are given below .Most of the options need a disk name , device name or disk group name and you can have this information by typing list in the vxdiskadm menu .The list menu option is used to display a list of disks attached to your system. This also lists removed or failed disks. Most useful to get a quick view of all disks or list details of a single disk – its name , volume association and status.

A disk needs to be formatted in order to be included in volume manager . volume manager will report unformatted disk as invalid and a will only recognize after formatting

By default all the available disks in the system are considered for inclusion as volume manager disk however to exclude certain disks, list the names of the disks to be excluded in the file /etc/vx/disks.exclude before the initialization or encapsulation. Similarly, you can exclude all disks on specific controllers from initialization or encapsulation by listing those controllers in the file /etc/vx/cntrls.exclude.

? & ?? options provide help about the menu item and menu system.

#vxdiskadm

Volume Manager Support Operations
Menu: VolumeManager/Disk

1 Add or initialize one or more disks
2 Encapsulate one or more disks
3 Remove a disk
4 Remove a disk for replacement
5 Replace a failed or removed disk
6 Mirror volumes on a disk
7 Move volumes from a disk
8 Enable access to (import) a disk group
9 Remove access to (deport) a disk group
10 Enable (online) a disk device
11 Disable (offline) a disk device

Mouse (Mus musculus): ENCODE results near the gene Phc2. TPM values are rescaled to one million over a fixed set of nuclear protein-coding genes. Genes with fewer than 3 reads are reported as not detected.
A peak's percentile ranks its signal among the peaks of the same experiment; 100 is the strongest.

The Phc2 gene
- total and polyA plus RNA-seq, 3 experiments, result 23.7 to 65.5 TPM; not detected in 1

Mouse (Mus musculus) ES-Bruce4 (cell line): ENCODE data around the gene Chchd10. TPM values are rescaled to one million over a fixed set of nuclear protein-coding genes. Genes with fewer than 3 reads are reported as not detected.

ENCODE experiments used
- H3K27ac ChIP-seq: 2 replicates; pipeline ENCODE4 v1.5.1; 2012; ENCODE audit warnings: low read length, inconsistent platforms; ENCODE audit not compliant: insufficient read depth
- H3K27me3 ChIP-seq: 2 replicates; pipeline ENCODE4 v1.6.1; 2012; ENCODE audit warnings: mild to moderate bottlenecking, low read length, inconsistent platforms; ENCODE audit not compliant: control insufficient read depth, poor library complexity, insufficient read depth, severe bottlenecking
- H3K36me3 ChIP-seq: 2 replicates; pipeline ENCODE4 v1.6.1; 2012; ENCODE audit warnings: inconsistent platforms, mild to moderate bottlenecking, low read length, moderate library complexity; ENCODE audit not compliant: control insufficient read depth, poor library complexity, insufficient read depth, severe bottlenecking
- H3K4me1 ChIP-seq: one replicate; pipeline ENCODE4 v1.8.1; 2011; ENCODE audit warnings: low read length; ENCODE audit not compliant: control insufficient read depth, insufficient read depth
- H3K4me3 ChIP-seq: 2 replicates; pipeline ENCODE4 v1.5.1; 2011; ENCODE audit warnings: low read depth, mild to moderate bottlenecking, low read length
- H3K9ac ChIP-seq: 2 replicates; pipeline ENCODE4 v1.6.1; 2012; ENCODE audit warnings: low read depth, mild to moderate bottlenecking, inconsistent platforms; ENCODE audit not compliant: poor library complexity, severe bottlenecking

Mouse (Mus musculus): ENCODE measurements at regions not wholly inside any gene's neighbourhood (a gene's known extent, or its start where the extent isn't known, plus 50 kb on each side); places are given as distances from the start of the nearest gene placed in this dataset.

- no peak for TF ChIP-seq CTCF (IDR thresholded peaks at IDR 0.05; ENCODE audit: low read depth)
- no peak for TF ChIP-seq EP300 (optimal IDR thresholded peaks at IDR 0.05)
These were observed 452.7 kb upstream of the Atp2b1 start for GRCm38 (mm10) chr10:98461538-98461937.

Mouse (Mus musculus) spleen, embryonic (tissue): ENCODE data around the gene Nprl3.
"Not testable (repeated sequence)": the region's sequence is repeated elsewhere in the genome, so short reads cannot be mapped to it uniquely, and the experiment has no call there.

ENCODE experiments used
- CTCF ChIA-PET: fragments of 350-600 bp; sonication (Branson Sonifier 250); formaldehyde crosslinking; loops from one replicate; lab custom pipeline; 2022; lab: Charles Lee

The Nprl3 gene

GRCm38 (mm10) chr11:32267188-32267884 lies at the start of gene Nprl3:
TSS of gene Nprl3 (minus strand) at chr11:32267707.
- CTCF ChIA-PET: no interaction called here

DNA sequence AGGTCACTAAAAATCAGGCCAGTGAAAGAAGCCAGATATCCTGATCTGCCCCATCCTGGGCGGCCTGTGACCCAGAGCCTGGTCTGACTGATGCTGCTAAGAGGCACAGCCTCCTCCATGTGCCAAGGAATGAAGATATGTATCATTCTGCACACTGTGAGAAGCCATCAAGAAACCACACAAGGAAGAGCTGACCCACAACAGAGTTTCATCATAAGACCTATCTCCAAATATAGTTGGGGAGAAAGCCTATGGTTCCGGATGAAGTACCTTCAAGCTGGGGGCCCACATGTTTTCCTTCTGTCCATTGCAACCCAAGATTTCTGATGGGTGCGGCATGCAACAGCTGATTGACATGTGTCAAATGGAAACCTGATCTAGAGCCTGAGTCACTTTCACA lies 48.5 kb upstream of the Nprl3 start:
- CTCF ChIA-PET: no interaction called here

12 Mark a disk as a spare for a disk group
13 Turn off the spare flag on a disk
list List disk information

? Display help about menu
?? Display help about the menuing system
q Exit from menus

Select an operation to perform
2.1 Add or initialize one or more disks

The formatted disks can be added or initialized with volume manager . Disk groups needs to be given for making a new group or adding disks in existing group. Default disk group is rootdg and if none is specified the disks are added to volume manager and are kept as hot spares which can be used in place of a failed disk.

Select 1 (Add or initialize one or more disks) from the vxdiskadm main menu.

Add or initialize disks
Menu: VolumeManager/Disk/AddDisks

Use this operation to add one or more disks to a disk group. You can add the selected disks to an existing disk group or to a new disk group that will be created as a part of the operation. The selected disks may also be added to a disk group as spares. The selected disks may also be initialized without adding them to a disk group leaving the disks available for use as replacement disks.

More than one disk or pattern may be entered at the prompt. Here are some disk selection examples:

all: all disks
c3 c4t2: all disks on both controller 3 and controller 4,target 2
c3t4d0: a single disk

Select disk devices to add:
[,all,list,q,?]list

can be a single or more disks and/or controllers. If
consists of multiple items, those items must be separated by white space.